- Respond to concerns: When an employee reports a hazard, respond with a solution. For example, if an employee notices a wobbly table that could fall, replace it as soon as possible. The same is true if a worker tells you that they prefer an ergonomic “wave” keyboard over a conventional one. These adjustments could prevent an injury later, so do not consider them a waste!
- Set rules: Communicate safety rules to your staff and post them. Examples of rules can include never using extension cords, cleaning spills immediately, and do not sit on desks, tables, or counters.
- Provide correct equipment: You do not want employees climbing up shelves or using chairs as support to access the top shelf of a supply closet. Provide stepladders and stools to encourage safe reaching. If any work duties require employees to move heavy items, provide hand trucks.
Know When to Outsource
To save money, employers may sometimes have employees perform housekeeping, change lightbulbs, or help move furniture to a new office. It can reduce your expenses, but you are taking a significant risk. These activities increase the chance of injury–and workers’ compensation claims.
Hire a cleaning service and maintenance crew. Many cleaning services include maintenance tasks, like lightbulb changing and minor repairs, with their visits. Most importantly, these independent contractors have their own workers’ compensation insurance, so you are not liable for any injuries they sustain on the job (unless you are at fault.) Besides, you likely want your clerical staff and insurance adjusters working on policies and claims–not being maintenance workers or janitors.
Outsource services for large physical jobs too. Do not make employees help with an office move. Yes, have them pack up their stuff in boxes, but have a moving company handle equipment, technology, furniture, and those boxes. You do not need to risk losing an employee for weeks because of a back strain or slip and fall while moving desks.
Allow Adjustments and Flexibility
The discussion about flexible workplaces doesn’t always consider worker injury or illness. Even if your employee wasn’t injured at work, you must accommodate them, so they do not worsen their condition. Otherwise, you risk paying out workers’ compensation.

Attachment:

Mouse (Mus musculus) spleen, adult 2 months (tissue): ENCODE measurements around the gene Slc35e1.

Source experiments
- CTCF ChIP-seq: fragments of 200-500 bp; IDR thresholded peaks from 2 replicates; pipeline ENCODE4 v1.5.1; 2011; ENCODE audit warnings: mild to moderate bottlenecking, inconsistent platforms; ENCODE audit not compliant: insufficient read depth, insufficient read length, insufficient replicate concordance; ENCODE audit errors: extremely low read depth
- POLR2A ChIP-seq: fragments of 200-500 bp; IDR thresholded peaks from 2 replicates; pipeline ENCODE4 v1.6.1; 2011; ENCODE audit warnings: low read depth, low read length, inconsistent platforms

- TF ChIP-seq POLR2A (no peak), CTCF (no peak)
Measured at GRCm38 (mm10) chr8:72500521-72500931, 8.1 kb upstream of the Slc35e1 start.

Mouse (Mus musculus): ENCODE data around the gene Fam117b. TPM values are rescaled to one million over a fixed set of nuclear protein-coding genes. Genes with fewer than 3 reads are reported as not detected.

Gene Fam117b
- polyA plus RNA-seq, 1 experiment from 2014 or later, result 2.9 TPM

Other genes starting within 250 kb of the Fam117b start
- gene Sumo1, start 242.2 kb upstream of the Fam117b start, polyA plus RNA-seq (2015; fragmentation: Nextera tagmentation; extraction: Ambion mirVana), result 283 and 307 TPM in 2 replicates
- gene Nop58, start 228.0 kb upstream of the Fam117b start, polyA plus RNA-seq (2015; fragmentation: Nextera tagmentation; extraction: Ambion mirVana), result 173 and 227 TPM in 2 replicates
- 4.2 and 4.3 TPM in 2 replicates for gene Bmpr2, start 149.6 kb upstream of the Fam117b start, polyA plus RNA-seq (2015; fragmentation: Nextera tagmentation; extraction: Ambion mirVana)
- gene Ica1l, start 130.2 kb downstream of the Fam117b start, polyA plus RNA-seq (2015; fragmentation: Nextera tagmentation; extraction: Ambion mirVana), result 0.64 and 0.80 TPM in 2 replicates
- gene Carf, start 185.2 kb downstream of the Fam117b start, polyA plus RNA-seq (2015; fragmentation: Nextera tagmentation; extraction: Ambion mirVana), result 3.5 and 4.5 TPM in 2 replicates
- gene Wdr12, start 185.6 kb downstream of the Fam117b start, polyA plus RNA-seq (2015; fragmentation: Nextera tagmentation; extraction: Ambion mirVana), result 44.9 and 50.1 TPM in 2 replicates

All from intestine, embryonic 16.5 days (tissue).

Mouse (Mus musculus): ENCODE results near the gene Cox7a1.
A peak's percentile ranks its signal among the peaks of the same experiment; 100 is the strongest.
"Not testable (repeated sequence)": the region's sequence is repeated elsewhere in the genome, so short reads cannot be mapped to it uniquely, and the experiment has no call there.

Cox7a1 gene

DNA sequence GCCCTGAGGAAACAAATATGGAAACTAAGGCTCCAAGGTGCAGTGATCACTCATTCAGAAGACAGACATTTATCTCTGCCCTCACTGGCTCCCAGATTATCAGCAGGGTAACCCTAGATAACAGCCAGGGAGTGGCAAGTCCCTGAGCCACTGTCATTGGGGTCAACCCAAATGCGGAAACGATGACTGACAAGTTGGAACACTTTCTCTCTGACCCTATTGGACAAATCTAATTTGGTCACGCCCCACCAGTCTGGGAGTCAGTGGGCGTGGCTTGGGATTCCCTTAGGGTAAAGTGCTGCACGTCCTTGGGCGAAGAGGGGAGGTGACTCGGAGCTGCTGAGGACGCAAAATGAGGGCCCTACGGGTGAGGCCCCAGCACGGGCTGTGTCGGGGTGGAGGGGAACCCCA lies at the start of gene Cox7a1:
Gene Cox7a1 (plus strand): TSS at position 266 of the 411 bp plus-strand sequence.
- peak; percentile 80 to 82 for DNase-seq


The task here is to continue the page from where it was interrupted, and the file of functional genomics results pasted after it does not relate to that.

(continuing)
Allow flexible schedules, but allow employees to do what is within their ability. A clerical worker in a cast may not be able to type, but they could interview clients and collect information. If an employee reports limitations, follow them.
The same applies if an employee is recovering from a previous workplace injury. Do not pressure these workers to return to the office too soon or work outside their limitations. That is an excellent way to end up with two workers’ compensation claims rather than the one.
Once you and the employee agree to limitations and scheduling adjustments, put them in writing. That documents your willingness to cooperate and accommodate an employee.
Be Transparent When Hiring
You can prevent workers’ compensation claims by being transparent during hiring. If a job has lifting requirements, describe them. Keyboard work isn’t just sitting: people may have issues for long periods typing. Make sure that it is listed as a job requirement.
While you cannot prevent all injuries this way, it gives you a baseline on whether a candidate can perform the job. It also allows them to make an informed decision on whether they can handle the work.
The American Agents Alliance can guide you to make hiring decisions that help you avoid workers’ compensation claims. Our hiring and development services help you find compatible employees who can do the work. You can also use our legal hotline if workers’ compensation issues arise in your agency. Become a member today and see how we can empower you.